It's not what you know, it's what you do that counts
This is true for the most part. You know how the saying goes: give a man a fish and he eats for one day; teach him how to fish and he eats for a lifetime. While learning from others may feel easier or more comfortable (this is why schools exist), at the end of the day it is hands-on experience that makes us better at what we do.
In software development, we can learn a lot from those who have been through the trenches. We love to consume blogs and podcasts on topics like software architecture, design patterns, testing practice, etc. The problem with learning by reading is that we don't get a sense of how things work in the context of real development. Books are wonderful educational tools but they're not so good for experiential learning. The only way to really understand something is to build it yourself . This has a whole host of benefits that we'll discuss later, but at the core is one simple truth: you learn more from doing .
This is not to say that reading or listening to podcasts are bad - they're great. However, when trying to learn how something works, jumping into it and doing it yourself is always going to give you the most value.
When trying to learn something new, it's always a good idea to figure out how you'll approach it before you dive in head first. You don't want to be floundering around wondering what to do and where to go next - that will lead to frustration and possibly many wasted hours.
Speaking of wasted time, the reason learning from others is better than doing yourself is that it's faster . Learning with others is a much more passive activity where you're absorbing what they have to say, instead of constructing and executing. The downside here is that you are not in control how things are presented - there's no guarantee they will even present the topic the way you need to learn it.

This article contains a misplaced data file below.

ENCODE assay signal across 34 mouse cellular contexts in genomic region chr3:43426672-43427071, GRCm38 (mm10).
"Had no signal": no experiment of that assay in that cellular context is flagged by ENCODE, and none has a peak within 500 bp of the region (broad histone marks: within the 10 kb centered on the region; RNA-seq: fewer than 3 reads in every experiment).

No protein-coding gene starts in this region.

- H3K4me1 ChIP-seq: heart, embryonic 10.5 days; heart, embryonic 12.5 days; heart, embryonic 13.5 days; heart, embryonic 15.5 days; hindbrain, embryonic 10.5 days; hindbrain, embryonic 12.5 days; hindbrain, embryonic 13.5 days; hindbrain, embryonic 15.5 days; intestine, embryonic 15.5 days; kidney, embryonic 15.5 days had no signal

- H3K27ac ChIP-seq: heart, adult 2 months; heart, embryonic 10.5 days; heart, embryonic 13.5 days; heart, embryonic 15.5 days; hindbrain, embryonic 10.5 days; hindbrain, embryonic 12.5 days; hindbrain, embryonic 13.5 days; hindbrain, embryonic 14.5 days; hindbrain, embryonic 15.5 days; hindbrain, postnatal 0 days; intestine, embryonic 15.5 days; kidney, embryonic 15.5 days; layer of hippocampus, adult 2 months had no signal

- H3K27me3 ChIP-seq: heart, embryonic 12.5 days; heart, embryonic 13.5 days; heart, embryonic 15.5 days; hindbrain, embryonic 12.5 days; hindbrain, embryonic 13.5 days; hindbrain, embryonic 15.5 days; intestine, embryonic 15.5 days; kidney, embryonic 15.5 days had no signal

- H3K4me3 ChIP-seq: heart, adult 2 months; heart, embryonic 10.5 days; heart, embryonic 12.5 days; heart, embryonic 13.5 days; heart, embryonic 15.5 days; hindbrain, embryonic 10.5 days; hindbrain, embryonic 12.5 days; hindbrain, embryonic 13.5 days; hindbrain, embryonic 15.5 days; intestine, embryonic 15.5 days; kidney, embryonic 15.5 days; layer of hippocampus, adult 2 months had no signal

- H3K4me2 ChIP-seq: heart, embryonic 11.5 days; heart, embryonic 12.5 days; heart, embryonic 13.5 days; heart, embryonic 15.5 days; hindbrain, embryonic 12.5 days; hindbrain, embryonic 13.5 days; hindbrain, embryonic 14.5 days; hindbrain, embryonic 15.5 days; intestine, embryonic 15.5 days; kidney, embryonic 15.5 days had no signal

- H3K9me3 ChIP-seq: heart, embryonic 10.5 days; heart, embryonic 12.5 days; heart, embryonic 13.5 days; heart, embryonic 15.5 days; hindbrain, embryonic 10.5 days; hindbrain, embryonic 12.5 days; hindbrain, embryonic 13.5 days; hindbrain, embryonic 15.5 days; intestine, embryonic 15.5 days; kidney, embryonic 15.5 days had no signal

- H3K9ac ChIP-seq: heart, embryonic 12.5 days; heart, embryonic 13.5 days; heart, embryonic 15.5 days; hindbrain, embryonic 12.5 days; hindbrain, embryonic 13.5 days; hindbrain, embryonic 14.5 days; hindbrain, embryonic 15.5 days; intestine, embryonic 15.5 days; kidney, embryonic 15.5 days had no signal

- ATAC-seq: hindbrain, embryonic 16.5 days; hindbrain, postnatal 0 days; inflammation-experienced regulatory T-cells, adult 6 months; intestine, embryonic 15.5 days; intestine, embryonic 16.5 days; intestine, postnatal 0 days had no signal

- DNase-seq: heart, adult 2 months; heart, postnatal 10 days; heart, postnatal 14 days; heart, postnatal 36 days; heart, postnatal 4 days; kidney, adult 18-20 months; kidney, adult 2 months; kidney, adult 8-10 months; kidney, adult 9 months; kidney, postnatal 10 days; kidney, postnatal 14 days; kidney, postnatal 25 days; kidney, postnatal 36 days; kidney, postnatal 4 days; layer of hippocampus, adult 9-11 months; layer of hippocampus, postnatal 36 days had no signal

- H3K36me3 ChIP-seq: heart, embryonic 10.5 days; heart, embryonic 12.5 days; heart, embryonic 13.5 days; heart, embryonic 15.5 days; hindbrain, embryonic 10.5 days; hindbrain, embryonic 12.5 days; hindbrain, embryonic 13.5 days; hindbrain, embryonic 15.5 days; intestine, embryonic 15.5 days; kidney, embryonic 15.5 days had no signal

This is why I encourage people to get their hands dirty and do things . This gives you the control that reading doesn't - not only can you decide on what direction to head in, but you can also set your own schedule on when to finish it. When learning from others, someone else is in control, but with doing it yourself , you are. This also means that you can decide what order and depth to approach a topic - this will be highly beneficial when we get to the actual learning part of this guide.
A great side effect of learning by doing is that while you're working on something, there will probably be times when you get stuck . This can be frustrating, but is actually a really great thing. When you hit a wall and start to question things, it means that your brain is trying to process everything and find a better way - this will ultimately make you a better developer.
It's also a prime opportunity to ask questions and seek out help from others. You're going to be building something, which means you'll have lots of information that you can share with other people. This is just like when you were learning how to tie your shoelaces or ride a bike - if someone was patient enough to teach you those things, you can certainly share your knowledge with others when they ask for assistance.
The only thing that's stopping you from learning something is yourself . If you're stuck, just keep researching, working, and asking questions - eventually you will break through the wall and it will all start to make sense. Once you do get over the hump though, you'll have a real appreciation for the topic and will be able to build upon that knowledge in the future.